6     taboo.  It was not a topic that was discussed, and it's not discussed to

 7     this day.  Nobody wants to talk about the problem of Grabovica.

 8        Q.   Thank you.

 9             MR. LUKIC: [Interpretation] Can we look at P4296, please.

10        Q.   You were shown this document.  Item 5 of the document, which is a

11     document of the 1st Krajina Corps command, states that the 122nd -- it

12     states that the Skender Vakuf and Kotor Varos Light Brigades are

13     resubordinated to the 122nd Light Infantry Brigade.  What does this

14     information indicate?  Is it customary for an entire brigade to be

15     resubordinated to another brigade?

16        A.   Generally this was not applied in practice.  Parts of certain

17     units could be resubordinated, but a unit as a whole, that was not the

18     practice.

19        Q.   And what led to this, i.e., that your entire brigade would be

20     resubordinated to the 122nd, in your opinion?

21        A.   This indicates that the responsibility for that area was given to

22     the 122nd Light Infantry Brigade.

23        Q.   And do you know how long was your -- your brigade resubordinated

24     to the 122nd Light Infantry Brigade?

25        A.   I cannot say exactly.  This is just proof of the fact that, as

Page 29371

 1     the Kotor Varos Brigade, we did not have direct communications with the

 2     corps command and did not receive orders directly from them.

 3     Communications between the 1st Krajina Corps and the Kotor Varos Brigade

 4     only began in late October.

 5        Q.   Could you please repeat the dates?  I think it was not correctly

 6     noted in the transcript.

 7        A.   Actually, it was from November onwards when the communications

 8     intensified between the two commands, the Kotor Varos Brigade and the

 9     1st Krajina Corps command.

10        Q.   Thank you.

11             MR. LUKIC: [Interpretation] Can we now look at P6979 on our

12     screens, please.

13        Q.   We already see in this "order to attack."  You were shown

14     item 5.11.

15             MR. LUKIC: [Interpretation] Which is on the fourth page in the

16     English and on the third page in the B/C/S.

17        Q.   I would like to look at that same item with you, please.

18             We see here, after having clarified what the old town was, and

19     we're talking about concentrated fire on the old town, a barrage of fire

20     on the slope east of the Gubavac stream.

21             We have received interpretation now, but could you please explain

22     what "barrage fire" is?

23        A.   In the military terminology when we're talking about artillery

24     fire, there is concentrated fire and barrage fire.  Concentrated fire

25     means firing from several weapons into one target, whereas barrage means

Page 29372

 1     that fire is opened from each of the weapons at a certain distance

 2     between the explosions of the shells that are being fired at a certain

 3     area.  The objective of barrage fire is to prevent infantry forces of the

 4     enemy from coming closer.

 5             MR. LUKIC:  So I think that we have an issue with the translation

 6     at this point of time, Your Honours.  At 5.11, under a, when it says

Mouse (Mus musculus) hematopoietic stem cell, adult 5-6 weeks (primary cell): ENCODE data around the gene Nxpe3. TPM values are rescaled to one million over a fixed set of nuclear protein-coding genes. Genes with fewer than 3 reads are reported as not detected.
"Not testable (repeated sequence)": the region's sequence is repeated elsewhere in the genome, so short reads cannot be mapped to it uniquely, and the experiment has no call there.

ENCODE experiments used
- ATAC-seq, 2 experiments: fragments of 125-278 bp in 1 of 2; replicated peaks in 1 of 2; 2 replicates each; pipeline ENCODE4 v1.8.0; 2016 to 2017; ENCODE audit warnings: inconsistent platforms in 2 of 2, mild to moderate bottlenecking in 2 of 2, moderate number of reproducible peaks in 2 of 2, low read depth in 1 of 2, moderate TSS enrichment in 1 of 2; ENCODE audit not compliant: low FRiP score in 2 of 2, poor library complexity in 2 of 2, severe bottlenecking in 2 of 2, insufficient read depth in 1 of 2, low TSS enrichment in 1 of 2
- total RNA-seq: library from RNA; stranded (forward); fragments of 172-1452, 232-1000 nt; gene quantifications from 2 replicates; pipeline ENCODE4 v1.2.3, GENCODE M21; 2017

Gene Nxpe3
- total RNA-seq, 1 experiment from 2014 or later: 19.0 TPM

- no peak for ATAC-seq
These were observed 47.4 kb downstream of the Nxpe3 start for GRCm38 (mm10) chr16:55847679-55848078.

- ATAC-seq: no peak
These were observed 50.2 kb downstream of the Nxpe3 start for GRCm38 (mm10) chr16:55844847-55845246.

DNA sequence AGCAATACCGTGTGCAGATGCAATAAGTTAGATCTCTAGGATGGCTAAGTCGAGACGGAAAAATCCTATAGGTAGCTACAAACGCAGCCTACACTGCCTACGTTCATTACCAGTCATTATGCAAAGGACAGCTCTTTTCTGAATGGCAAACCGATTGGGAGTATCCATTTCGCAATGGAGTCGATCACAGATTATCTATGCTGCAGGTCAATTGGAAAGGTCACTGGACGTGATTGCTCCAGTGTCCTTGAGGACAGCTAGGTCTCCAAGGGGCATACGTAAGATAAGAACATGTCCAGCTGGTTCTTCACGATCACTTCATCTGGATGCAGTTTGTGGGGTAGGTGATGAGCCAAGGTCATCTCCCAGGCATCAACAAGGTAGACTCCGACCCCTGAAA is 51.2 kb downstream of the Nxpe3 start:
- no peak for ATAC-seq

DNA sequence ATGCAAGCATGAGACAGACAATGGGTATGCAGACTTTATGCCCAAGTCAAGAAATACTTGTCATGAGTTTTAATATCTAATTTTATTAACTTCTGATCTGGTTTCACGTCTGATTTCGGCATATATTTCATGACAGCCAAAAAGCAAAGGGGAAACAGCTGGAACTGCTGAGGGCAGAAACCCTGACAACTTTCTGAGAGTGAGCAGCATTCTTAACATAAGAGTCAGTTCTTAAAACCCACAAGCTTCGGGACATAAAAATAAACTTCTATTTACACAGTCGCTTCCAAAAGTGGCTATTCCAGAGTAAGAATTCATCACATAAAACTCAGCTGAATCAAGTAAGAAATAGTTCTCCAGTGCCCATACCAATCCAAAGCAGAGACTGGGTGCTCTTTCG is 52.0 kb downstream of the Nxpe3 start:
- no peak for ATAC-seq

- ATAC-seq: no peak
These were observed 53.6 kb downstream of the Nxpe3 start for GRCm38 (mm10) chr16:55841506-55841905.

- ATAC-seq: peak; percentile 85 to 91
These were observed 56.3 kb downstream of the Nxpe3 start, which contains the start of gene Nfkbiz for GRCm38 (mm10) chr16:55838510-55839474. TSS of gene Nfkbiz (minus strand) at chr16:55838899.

7     "barrage of fire."  So I think that it has some kind of different meaning

 8     than what "zaprecna vatra" clearly means in B/C/S.

 9             JUDGE ORIE:  Okay.  If there is any translation issue, we'll deal

10     with that quietly.

11             MR. LUKIC:  Thank you.

12             JUDGE ORIE:  And if there is any question related to that,

13     perhaps you can put it to the witness without using the contested words

14     or --

15             MR. LUKIC:  I think that he explained --

16             JUDGE ORIE:  Okay.

17             MR. LUKIC:  -- so I will move on.

18             JUDGE ORIE:  Okay.

19             MR. LUKIC: [Interpretation]

20        Q.   When there is mention of concentrated fire on K334 --

21        A.   That is an elevation.

22        Q.   And then you explain the village of Duratovci and the village of

23     Ravne.  At the time do you know if enemy forces were deployed on the

24     outer edge of those villages?

25        A.   Yes, the Muslim-Croat forces were deployed on the edge of that

Page 29373

 1     area.

 2             And if I may just add something about what we see here.  Perhaps

 3     there was an error made here when they mention directly the village of

 4     Ravne.  What should be said here is the sector of Ravne.  That would be

 5     more specific, more precise, and then there wouldn't be so many problems

 6     in relation to that.

 7             JUDGE ORIE:  Do you mean to say that that it is misinterpreted,

 8     or do you say that is what they should have written in that order?

 9             THE WITNESS: [Interpretation] They should have written that in

10     the order.  It's not a translation error, but actually that was omitted

11     from the actual order and it should have been there.

12             JUDGE ORIE:  Well, that's an opinion.

13             Please proceed.

14             MR. LUKIC:  Thank you, Your Honour.

15             [Interpretation] Now, let's look at the first page of both

16     versions of this document.

17        Q.   I wanted to ask you this.  You already started to explain.  I'm

18     interested in item 2, but there is no need for you to focus on that so

19     much right now.

20             Does something else accompany a written order; maps, are they

21     drawn?